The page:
If you don’t know who he is, read the NY Times obituary and get back to me. I’ll wait….
Okay, you’re back. You needed to read that obit for two reasons. One, because it gives some context to my little reminiscense of the guy which follows, but much much much more important, because you get to read something by Margalit Fox, who I believe is the best writer in New York. Going away. I mean, not even close. Her obituaries are absolutely shimmering. If you read an obit by Margalit Fox, you never have to read anything else about a person. You know everything you need to know and the way you should know it. And (and this is the highest praise I can muster), you know absolutely nothing about Margalit Fox.
Peter Kaplan was three years ahead of me at Harvard. He worked on the Crimson and I met him briefly in 1976 after I joined the daily paper in the spring of my freshman year (The paper’s treasurer then was a gregarious poker-playing degenerate named Steve Ballmer). Kaplan was all horned-rimmed glasses and tweedy self-confidence. There were a few guys like that at Harvard, but very few who could actually back it up. He’d write some long piece on culture or history and you’d want to get out of the business, which would have been convenient had I actually been in the business at the time.
I moved to Manhattan 33 years ago tomorrow. I’ve told the story before. I had my 1972 Olds Cutlass (with 105,000 miles), all my wordly possessions in the trunk (with plenty of room left) and $1500 to last the rest of my life. I parked the car at my friend’s house in Greenwich after I moved into a room on the 14th floor of the Times Square Motor Hotel. (Seven months later, unable to put it in drive or reverse after I did two stand-up shows at a club on Staten Island, I sold the Cutlass to a used car dealer for $75).
The Times Square Motel was two doors down from the offices of the New York Times. I figured if they wanted me, I could be right over. I had quit my job as a sportswriter at the Albany Times-Union a month before and all I wanted to do was be a writer in New York City. Any writer. One of the first guys I called was Jonathan Alter, my classmate and Crimson colleague, who was just beginning his enviable career at Newsweek. He told me, “You need to call Peter Kaplan.”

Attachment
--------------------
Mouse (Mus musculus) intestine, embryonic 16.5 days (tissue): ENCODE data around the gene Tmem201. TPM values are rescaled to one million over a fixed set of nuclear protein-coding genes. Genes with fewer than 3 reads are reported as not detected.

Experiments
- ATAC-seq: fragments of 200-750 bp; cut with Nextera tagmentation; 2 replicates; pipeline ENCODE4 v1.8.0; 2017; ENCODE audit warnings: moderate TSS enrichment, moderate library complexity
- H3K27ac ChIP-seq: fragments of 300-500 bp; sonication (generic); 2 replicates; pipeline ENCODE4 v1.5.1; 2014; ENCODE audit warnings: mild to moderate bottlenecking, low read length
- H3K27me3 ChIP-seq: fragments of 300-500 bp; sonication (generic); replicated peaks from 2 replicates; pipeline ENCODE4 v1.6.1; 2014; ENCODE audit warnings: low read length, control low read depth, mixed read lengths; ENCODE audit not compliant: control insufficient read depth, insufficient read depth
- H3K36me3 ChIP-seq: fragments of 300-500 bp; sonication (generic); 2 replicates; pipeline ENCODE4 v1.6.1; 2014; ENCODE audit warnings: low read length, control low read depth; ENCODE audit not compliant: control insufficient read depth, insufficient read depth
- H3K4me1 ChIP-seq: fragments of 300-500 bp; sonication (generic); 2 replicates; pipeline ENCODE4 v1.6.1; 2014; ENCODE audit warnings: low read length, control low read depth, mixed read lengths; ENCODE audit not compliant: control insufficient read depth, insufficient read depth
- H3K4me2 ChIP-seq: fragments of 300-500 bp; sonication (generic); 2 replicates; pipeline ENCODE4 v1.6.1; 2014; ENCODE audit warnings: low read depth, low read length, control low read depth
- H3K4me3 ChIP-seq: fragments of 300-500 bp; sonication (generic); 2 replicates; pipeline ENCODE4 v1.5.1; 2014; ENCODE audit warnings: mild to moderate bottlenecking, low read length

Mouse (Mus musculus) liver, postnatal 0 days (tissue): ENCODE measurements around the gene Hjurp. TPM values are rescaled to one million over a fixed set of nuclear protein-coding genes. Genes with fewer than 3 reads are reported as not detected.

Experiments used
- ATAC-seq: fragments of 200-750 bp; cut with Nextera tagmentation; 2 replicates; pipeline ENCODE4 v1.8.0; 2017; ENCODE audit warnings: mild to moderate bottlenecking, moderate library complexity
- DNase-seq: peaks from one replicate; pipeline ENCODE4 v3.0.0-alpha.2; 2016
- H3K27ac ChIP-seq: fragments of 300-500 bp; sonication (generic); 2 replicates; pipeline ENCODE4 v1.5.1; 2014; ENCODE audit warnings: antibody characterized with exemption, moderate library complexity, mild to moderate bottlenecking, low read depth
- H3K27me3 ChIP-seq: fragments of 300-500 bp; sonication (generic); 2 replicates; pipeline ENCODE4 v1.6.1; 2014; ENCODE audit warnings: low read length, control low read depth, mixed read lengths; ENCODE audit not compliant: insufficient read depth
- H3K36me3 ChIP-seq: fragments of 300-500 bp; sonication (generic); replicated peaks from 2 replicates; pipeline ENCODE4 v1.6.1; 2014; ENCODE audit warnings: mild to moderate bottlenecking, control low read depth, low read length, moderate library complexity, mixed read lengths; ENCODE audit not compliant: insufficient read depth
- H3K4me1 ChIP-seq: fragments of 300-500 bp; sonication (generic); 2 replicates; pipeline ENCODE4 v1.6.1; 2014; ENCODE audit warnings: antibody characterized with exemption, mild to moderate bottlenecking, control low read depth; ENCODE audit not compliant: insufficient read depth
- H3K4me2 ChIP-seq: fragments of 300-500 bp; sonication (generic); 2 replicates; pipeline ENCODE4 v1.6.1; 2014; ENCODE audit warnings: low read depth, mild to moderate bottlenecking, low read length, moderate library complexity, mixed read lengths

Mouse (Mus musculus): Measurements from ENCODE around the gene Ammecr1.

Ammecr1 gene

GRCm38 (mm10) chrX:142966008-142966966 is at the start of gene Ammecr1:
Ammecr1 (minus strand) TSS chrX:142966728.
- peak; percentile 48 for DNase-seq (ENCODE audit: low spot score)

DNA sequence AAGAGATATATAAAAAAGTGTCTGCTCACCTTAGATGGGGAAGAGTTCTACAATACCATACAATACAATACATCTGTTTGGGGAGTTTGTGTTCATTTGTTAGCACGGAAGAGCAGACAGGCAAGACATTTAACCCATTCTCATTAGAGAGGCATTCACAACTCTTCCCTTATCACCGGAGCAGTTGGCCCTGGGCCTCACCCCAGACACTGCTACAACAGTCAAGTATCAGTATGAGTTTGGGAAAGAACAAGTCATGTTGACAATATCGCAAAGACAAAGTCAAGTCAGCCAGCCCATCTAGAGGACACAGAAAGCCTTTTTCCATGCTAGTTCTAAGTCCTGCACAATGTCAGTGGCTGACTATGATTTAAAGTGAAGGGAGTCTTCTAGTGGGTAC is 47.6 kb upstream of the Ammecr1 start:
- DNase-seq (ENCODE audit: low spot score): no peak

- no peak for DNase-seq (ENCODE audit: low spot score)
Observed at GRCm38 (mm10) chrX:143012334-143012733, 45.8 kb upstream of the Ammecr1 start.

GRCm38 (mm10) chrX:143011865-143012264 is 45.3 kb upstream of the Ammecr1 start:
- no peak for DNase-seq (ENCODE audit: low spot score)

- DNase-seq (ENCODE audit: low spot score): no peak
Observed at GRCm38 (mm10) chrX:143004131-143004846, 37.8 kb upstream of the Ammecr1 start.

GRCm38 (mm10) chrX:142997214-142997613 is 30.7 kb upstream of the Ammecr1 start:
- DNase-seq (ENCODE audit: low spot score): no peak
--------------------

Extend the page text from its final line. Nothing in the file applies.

I met him for breakfast downtown at a tiny diner. I remember a few things. He ordered oatmeal and he didn’t take his overcoat off. I told him I was thinking about auditioning at Catch a Rising Star and he thought that was a good idea. He was encouraging about any possibility I wanted to pursue. I just needed to decide what that would be. And then we went back to his apartment around the corner. It was everyone’s first apartment in Manhattan: Old, dark, book-strewn. While I was there, the phone rang. It was someone who wanted to know if he was interested in writing the sequel to “Star Wars.” Peter Kaplan laughed and said no thanks. Sitting there, December 1980, this is what I thought it was to be a writer in New York. You go out to eat oatmeal, you leave your coat on, you go back to your apartment and while you’re working on a book or a magazine piece, someone calls and asks if you want to do a screenplay.
22 years later, we met again. During that time, I had stood on the sidelines and admired the way he ran the Observer or the occasional feature or interview with which he would grace us. Nikki Finke, the great Hollywood reporter (DeadlineHollywod) he helped nuture at the Observer, said he would have been the perfect editor of the New Yorker after Tina Brown but he refused to campaign for it. We ran into each other in April 2002 at a memorial dinner for Joe Dalton, another Crimson-hatched, get-out-of-the-business level journalist who died too young. He congratulated me about Letterman and ESPN Magazine, where I had my first column at the time. I reminded him about turning down the chance to write the sequel to “Star Wars.” He laughed and said, “I remember that. There were calling everybody.”
Uh, no they weren’t.